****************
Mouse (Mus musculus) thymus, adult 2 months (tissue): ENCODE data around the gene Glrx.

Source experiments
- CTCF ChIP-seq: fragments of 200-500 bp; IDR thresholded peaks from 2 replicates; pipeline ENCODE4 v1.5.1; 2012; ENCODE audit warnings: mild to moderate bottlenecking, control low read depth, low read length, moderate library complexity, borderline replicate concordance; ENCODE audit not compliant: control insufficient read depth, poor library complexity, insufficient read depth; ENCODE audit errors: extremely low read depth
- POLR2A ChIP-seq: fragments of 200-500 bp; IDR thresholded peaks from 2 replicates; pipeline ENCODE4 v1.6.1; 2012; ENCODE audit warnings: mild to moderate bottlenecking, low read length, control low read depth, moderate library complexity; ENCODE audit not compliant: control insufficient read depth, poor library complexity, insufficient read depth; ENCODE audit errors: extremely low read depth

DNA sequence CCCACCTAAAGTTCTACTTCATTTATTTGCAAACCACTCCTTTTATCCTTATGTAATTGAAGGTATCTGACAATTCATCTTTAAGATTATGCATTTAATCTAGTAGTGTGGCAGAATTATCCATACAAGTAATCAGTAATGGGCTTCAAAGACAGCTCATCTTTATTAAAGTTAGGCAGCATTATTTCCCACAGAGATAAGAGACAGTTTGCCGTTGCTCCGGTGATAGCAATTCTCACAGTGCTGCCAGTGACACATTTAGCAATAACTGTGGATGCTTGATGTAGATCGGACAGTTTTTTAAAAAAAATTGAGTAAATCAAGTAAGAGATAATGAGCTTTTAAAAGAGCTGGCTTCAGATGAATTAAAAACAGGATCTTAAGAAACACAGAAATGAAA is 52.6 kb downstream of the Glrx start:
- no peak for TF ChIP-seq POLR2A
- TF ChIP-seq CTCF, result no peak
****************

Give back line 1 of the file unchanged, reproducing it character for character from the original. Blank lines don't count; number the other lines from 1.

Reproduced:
Mouse (Mus musculus) thymus, adult 2 months (tissue): ENCODE data around the gene Glrx.